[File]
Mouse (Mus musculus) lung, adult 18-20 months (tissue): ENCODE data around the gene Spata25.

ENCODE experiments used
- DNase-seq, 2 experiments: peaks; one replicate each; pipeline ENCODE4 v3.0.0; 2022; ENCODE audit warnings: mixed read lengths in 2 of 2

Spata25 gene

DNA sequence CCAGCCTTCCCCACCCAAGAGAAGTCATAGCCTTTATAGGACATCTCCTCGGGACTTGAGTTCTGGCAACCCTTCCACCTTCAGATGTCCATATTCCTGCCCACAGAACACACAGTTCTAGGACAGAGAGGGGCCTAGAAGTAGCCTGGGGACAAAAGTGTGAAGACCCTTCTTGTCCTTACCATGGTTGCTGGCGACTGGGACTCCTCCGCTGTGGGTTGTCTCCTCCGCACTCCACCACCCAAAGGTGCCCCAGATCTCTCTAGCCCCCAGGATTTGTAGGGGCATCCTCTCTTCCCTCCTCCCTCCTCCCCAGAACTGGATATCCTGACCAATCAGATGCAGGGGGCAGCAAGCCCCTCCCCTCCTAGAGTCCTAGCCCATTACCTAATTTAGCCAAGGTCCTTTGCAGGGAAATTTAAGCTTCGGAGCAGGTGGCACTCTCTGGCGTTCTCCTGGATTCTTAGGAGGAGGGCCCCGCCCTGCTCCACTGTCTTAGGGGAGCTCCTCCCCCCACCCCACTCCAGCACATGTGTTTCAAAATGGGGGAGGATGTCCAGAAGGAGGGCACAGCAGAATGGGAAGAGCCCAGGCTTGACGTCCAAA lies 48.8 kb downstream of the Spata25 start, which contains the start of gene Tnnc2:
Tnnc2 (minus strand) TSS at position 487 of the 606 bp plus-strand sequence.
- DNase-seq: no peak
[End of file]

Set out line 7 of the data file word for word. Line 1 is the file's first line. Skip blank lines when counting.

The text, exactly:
- DNase-seq: no peak